Man held under secret law
A man who agitated for an investigation into the suspicious death of activist Li Wangyang (李旺陽) has been detained at an unknown location, his lawyer said on Monday, describing him as possibly the first to be held under a controversial new law that allows secret detention. Authorities in Shaoyang, Hunan Province, told family members of Zhu Chengzhi (朱承志), 62, on Friday that he would be put under “residential surveillance” under “Article 73,” Zhu’s wife said by telephone on Monday. Article 73 legalizes detaining people suspected of crimes related to state security, terrorism or serious corruption in a secret location.
Six officials sacked over fire
Six officials have been suspended following a fire that killed six children and one young adult at an illegally run orphanage in Henan Province, a county government official said yesterday. The deaths on Friday in Lankao County have spotlighted the nation’s lack of government-run child services.
Reporter cries sabotage
A German reporter investigating a case of five children killed by carbon monoxide poisoning in Guizhou Province on Monday said his computer and smartphone were sabotaged after his hotel room was broken into. Bernhard Zand, a reporter for Der Spiegel, was investigating the accidental deaths in November last year of five street boys in Bijie. Zand interviewed the Chinese journalist who broke the story and also spoke with relatives of the children. Zand said he and his Chinese assistant were constantly followed by unidentified men while in Bijie. After returning to their hotel one evening last week, the pair found multiple files had been deleted from their laptops, and Zand’s tablet and iPhone had been destroyed.
Afghan kills NATO trooper
An Afghan soldier shot dead a NATO colleague in Helmand Province in the first “insider attack” this year, officials said yesterday. “An individual wearing an Afghan National Army uniform turned his weapon against International Security Assistance Force [ISAF] service members in southern Afghanistan yesterday, killing one,” ISAF said in a statement. A spokeswoman said the attacker was killed. A police official said three ISAF soldiers were also wounded.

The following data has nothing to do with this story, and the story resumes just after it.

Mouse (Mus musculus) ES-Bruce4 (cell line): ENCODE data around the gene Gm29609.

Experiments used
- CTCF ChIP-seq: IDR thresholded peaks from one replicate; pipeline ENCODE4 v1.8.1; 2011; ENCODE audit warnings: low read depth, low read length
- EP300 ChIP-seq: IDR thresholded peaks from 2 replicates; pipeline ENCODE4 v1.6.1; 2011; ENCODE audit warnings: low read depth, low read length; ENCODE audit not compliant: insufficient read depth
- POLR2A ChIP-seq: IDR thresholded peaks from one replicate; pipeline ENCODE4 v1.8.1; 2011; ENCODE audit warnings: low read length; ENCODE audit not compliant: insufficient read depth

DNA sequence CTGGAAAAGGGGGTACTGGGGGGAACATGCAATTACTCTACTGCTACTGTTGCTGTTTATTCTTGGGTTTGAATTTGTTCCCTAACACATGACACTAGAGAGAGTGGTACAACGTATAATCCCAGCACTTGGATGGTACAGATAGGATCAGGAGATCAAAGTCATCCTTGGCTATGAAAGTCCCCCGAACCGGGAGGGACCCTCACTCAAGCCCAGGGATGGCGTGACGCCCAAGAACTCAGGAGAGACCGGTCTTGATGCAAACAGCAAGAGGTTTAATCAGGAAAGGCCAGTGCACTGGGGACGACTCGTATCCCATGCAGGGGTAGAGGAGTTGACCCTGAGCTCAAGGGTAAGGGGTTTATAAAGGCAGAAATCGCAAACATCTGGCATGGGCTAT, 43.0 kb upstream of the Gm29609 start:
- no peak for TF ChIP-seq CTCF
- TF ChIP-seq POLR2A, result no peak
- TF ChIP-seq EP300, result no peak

Police guard gang funeral
Scores of riot police turned out yesterday for the funeral of one of the nation’s most notorious gang bosses, Kim Tae-chon — a major figure in the organized crime world in the 1970s and 1980s. The service was held at the Seoul hospital where Kim died on Saturday at the age of 64 of a heart attack arising from a long illness. About 300 people attended the ceremony, which was monitored by about 150 riot police.
Casino loses court case
A US man who hit a US$55 million jackpot on a slot machine in a Sheraton hotel in Ho Chi Minh City has won his lawsuit against the casino after it refused to pay out. Media reports said the hearing found that the man, Ly Sam, should be allowed to collect his winnings, which the casino said were more than 1,000 times the supposed maximum from the machine and had been generated by a fault. The owner of the casino told the court the maximum prize was only supposed to be US$46,000, state-run Thanh Nien newspaper said. The company said it planned to file an appeal.
Fernandez has to rent plane